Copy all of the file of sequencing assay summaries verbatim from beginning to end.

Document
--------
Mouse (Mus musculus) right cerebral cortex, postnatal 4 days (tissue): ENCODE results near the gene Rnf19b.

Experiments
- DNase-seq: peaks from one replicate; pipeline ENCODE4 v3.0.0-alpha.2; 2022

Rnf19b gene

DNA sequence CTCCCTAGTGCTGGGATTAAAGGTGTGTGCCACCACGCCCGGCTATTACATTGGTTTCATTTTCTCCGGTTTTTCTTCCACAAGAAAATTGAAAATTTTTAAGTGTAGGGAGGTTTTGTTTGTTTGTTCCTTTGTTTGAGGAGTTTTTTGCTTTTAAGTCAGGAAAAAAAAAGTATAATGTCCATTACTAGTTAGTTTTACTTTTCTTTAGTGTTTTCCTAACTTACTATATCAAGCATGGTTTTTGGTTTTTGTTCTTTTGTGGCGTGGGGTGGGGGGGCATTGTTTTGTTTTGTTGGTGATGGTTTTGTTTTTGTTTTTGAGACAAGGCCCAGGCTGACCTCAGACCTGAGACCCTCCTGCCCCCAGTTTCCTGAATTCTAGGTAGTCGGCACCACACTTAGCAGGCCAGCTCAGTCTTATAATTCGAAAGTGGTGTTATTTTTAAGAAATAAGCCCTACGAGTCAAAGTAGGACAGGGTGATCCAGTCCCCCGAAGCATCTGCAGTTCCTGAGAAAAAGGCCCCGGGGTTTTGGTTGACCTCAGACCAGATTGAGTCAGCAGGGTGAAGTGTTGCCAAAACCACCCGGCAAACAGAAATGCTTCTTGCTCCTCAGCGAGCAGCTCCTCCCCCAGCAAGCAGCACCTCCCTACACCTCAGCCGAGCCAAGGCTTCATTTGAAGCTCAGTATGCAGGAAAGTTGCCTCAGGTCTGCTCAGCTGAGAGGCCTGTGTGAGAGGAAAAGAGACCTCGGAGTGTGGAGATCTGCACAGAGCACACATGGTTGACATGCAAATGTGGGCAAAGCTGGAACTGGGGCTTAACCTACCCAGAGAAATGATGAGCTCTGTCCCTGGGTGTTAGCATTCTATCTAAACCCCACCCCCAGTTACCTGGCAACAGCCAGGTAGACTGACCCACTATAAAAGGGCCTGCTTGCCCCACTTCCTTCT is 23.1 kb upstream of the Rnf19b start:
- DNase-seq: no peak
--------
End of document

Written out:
Mouse (Mus musculus) right cerebral cortex, postnatal 4 days (tissue): ENCODE results near the gene Rnf19b.

Experiments
- DNase-seq: peaks from one replicate; pipeline ENCODE4 v3.0.0-alpha.2; 2022

Rnf19b gene

DNA sequence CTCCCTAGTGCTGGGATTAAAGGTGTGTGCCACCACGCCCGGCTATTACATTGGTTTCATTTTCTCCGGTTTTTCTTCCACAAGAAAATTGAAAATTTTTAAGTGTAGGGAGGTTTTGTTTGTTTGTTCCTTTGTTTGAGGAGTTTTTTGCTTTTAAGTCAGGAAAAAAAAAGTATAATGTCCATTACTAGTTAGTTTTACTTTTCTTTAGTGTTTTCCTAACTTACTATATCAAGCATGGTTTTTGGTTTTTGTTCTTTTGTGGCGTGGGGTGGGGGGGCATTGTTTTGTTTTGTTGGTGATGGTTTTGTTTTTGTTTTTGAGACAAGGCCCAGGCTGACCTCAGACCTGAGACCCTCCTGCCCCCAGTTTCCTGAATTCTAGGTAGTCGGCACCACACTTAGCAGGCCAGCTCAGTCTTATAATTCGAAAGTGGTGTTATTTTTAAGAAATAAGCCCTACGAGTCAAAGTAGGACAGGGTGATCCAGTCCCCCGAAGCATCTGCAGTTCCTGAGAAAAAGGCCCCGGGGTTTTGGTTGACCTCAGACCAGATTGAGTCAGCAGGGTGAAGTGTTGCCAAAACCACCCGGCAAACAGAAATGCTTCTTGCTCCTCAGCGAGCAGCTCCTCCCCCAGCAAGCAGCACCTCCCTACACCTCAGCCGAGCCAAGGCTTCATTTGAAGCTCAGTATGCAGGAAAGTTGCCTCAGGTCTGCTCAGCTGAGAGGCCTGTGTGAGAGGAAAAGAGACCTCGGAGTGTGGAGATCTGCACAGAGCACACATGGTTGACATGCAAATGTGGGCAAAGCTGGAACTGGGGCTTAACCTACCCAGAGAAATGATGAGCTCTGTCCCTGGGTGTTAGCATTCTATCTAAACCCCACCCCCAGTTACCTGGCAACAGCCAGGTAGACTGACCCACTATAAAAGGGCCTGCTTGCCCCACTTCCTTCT is 23.1 kb upstream of the Rnf19b start:
- DNase-seq: no peak